In Max Planck's footsteps at Lake Tegernsee

In Max Planck's footsteps at Lake Tegernsee  


Max Planck, after whom the Max Planck Society is named, is one of the most important physicists of the 20th century and shaped the development of his subject like no other. An exhibition installation in the foyer of the conference hall in the tower has been providing information about Max Planck since 2020 and also shows a very personal side of him as a holidaymaker at Lake Tegernsee. Conference venue director Jochen Essl explains in an interview why Planck can continue to inspire today's scientists, not only as a researcher, and what role the landscape around the Ringberg plays in this.  

SK: Lake Tegernsee is a popular holiday and hiking region. What is so appealing about the Ringberg area if you want to go hiking in the mountains?


JE: Lake Tegernsee is rather a quiet hiking area, the mountains here are not that high yet, around 1,500 metres, the highest 2,000 metres. Nevertheless, they offer interesting challenges that can also be mastered on half-day tours, e.g. Leonhardsstein near Kreuth. When hiking in the mountains, you always have to bear in mind that your body first has to get used to the altitude. Every metre of altitude is a strain. Max Planck came to Lake Tegernsee every summer to hike. Someone like him, who lived in Berlin and thus in a flat area, could easily get used to the altitude here. So Lake Tegernsee was certainly an ideal region.


SK: Yes, he spent at least two weeks at Lake Tegernsee every year since 1885, then he went on to Tyrol or Austria, to the really high mountains.

Here in the house, conferences are held that focus on specific topics and problems. Do the surroundings still play a role?


JE: The environment is very important, especially for groups that stay longer, some sometimes stay for a week. For them, trekking tours to the surrounding mountains are also a great team-building activity. Many groups do this. For example, the tour to the Riederstein and perhaps on to the Baumgartenschneid is quite manageable. We recently had an IMPRS group do this. It was a real sporting challenge for the young people. Very few people today are as fit as Max Planck. Max Planck also did this tour, but he went much further.


SK: Where do your guests come from?


JE: From all over the world. Our guests reflect the international relations of the MPG. Researchers come here from Europe, North America, and the Asian countries, China, India, Japan, also many from South America. For them, their stay with us is naturally also an encounter with a particularly prominent and beautiful part of Germany, nature and Bavarian culture. We always have a Bavarian evening with hearty, typical food. It is important to us that our foreign guests also experience something of Germany and remember it later.


SK: Planck was an enthusiastic hiker who mastered difficult mountain tours to well-known peaks, e.g. in Tyrol or in the Allgäu, he also climbed the Zugspitze. He trained for this at Lake Tegernsee and made many notes about it in his diary.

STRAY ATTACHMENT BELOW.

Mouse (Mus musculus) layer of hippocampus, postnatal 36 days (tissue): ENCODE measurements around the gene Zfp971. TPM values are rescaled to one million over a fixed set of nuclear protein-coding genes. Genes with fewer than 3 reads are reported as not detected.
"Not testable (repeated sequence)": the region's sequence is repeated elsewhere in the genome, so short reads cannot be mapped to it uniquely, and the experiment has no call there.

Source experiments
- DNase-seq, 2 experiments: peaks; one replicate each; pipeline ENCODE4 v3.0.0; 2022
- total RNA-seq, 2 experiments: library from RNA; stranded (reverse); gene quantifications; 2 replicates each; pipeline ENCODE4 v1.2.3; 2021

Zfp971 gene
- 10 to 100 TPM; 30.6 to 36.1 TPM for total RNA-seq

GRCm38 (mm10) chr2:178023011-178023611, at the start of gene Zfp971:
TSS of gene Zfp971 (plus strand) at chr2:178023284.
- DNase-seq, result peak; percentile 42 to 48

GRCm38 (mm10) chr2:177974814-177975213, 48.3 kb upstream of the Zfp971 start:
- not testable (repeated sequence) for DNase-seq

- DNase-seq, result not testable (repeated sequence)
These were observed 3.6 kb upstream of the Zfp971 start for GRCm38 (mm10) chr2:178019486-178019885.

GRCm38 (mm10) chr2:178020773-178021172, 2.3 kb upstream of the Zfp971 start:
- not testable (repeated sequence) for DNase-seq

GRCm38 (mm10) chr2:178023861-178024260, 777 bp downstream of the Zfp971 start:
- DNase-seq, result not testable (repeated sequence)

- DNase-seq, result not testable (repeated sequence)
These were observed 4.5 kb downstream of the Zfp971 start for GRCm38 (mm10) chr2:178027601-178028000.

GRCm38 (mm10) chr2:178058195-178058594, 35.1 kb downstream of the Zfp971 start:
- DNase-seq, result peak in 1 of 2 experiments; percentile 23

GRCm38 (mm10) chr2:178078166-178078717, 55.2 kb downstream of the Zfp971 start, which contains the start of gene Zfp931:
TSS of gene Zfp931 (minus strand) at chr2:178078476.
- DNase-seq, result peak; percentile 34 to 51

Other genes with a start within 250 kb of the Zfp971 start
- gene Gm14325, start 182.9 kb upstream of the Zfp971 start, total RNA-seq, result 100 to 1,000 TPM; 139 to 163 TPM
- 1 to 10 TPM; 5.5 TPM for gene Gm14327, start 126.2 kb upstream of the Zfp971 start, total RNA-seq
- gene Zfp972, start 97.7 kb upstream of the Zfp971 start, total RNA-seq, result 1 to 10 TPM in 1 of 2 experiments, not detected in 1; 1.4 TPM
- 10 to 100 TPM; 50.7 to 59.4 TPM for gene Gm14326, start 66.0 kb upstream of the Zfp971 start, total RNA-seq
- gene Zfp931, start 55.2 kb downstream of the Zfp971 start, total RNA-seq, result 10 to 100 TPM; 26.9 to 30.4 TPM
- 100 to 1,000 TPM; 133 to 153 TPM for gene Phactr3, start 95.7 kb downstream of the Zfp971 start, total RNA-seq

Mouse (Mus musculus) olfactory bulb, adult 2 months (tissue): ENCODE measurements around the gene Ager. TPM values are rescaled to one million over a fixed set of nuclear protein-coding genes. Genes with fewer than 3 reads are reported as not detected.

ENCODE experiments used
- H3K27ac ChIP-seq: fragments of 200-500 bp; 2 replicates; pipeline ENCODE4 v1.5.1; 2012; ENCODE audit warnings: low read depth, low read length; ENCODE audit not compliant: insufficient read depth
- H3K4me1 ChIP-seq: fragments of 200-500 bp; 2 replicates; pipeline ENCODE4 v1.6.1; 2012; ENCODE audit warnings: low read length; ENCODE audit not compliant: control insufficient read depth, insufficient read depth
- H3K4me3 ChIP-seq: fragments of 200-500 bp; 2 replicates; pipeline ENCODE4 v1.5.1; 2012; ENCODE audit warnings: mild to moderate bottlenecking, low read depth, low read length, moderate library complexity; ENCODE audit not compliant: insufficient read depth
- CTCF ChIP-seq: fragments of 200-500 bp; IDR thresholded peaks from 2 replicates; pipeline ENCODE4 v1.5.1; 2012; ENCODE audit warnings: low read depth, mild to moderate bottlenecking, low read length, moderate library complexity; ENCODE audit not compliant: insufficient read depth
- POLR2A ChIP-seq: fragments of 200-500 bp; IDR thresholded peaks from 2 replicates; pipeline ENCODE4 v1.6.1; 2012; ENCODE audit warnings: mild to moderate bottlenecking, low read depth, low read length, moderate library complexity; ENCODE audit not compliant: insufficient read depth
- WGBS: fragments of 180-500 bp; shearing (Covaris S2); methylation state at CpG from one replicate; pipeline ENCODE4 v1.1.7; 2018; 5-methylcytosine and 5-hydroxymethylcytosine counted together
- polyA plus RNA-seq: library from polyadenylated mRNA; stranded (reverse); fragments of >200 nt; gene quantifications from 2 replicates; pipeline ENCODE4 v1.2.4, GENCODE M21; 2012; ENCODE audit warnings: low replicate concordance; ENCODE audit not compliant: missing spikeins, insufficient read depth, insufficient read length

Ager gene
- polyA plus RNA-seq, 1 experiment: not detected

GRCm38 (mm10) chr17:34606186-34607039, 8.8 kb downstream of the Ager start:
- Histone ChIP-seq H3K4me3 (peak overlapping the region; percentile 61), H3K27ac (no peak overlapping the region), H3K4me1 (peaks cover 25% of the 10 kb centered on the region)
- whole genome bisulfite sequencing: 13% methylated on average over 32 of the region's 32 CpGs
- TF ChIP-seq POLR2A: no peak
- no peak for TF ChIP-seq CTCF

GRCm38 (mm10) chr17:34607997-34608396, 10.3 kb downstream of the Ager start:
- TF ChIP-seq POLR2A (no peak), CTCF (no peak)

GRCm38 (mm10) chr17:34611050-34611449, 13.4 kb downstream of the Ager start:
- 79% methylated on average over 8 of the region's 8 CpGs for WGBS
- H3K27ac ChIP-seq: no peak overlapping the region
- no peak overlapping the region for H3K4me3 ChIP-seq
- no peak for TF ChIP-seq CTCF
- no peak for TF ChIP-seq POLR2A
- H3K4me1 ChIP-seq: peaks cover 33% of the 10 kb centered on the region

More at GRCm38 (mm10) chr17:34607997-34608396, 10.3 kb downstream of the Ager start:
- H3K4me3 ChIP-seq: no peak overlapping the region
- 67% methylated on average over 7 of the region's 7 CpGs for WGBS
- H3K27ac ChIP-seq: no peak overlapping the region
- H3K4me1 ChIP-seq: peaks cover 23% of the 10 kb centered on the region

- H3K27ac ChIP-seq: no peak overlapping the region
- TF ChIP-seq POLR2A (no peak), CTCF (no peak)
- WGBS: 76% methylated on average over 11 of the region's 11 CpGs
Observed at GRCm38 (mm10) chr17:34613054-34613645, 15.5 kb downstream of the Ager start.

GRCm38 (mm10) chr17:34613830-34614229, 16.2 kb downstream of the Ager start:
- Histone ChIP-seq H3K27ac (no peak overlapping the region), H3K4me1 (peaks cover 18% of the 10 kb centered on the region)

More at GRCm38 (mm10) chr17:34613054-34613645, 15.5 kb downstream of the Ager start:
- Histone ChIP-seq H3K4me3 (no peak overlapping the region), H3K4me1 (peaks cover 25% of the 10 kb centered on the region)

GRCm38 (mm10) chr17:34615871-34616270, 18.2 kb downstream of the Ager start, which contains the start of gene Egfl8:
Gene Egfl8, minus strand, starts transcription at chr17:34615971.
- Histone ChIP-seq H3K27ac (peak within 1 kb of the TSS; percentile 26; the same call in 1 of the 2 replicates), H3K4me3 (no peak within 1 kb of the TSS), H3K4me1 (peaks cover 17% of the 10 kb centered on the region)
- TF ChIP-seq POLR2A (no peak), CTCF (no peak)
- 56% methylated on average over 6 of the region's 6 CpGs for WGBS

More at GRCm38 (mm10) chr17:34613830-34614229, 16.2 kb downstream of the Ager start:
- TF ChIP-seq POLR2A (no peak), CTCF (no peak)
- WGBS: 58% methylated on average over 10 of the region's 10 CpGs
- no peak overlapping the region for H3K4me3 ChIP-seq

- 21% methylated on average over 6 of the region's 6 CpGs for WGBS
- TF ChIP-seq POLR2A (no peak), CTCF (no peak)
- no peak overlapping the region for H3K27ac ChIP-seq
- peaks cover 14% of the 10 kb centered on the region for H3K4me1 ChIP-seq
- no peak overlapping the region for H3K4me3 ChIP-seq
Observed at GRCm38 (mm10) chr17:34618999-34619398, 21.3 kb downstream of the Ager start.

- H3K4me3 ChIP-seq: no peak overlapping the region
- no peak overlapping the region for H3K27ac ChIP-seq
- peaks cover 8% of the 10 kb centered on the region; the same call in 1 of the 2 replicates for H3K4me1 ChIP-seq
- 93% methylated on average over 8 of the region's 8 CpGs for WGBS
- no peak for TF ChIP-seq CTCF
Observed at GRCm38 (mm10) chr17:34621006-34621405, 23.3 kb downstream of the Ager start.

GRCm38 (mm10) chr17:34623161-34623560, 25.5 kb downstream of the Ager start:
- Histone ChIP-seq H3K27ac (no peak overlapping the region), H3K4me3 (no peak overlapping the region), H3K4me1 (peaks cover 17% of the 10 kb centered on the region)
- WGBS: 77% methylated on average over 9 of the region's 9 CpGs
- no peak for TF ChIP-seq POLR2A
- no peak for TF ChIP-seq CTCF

You are an enthusiastic mountaineer yourself and know the area very well. Can you give an estimate of how fit Planck must have been and how difficult his tours were? For example, the tour on the Guffert.


JE: It is quite astonishing how fast Planck was on his mountain tours. For example, in 1893 he wrote: "In reasonably favourable weather we climbed the Guffert in 3 ¼ hours, went down to Weissenbach-Alpe and via Zottlbach to Johannesklause, then to Falep. The Guffert is 2195 metres high. When you read such walking times in the diary, you get respect for how sporty he was. He probably also rode his bicycle up to the entrance of the mountain - otherwise he couldn't have done it.


SK: Yes, he cycled a lot, there is a lot of evidence. But what was it like back then, were there already hiking trails?


JE: There were no paths with marked signs like today. You have to keep in mind that today's well-developed hiking trails did not exist at the end of the 19th century. There were paths for the farmers and dairymen, but they were much narrower and more impassable. And then he didn't have the equipment that we mountaineers have today. He was really incredibly fit.


SK: Did Planck also climb? His hiking equipment has survived and includes an ice axe.


JE: He certainly didn't climb the way people climb today. Modern climbing came later and has nothing to do with mountain hiking. All the equipment for it didn't exist either. At that time, at the turn of the 19th century, people climbed in their mountaineering boots when the route got really bad and they had to overcome difficult passages. Planck certainly did the same. And safety ropes like today didn't exist back then.


SK: Do you think that Planck perhaps also hiked up on the Ringberg?


JE: Yes, we can assume that. If you read the diary notes, you really get the impression that he knew the area like the back of his hand and was  very much at home here. He also came to Bad Wiessee, our neighbouring community, every year for decades. I would be very surprised if he had skipped this mountain. Especially since there is a good passage from Bad Wiessee to the Ringberg.  However, the castle was not built until 1912 and Planck was here much earlier. He must have followed the construction and was probably curious to see it up close when it was finished. In the 1930s it was already largely standing.


SK: Does Tegernsee still have a memory of this prominent guest?


JE: Not really. In Bad Wiessee there is a commemorative plaque on the house that his first wife's family owned and where Planck lived in the summer: the Hof am Grunder. But the people at Tegernsee probably know nothing about the prominent physicist. The Max Planck Society, however, is very well known.


Interview: Susanne Kiewitz

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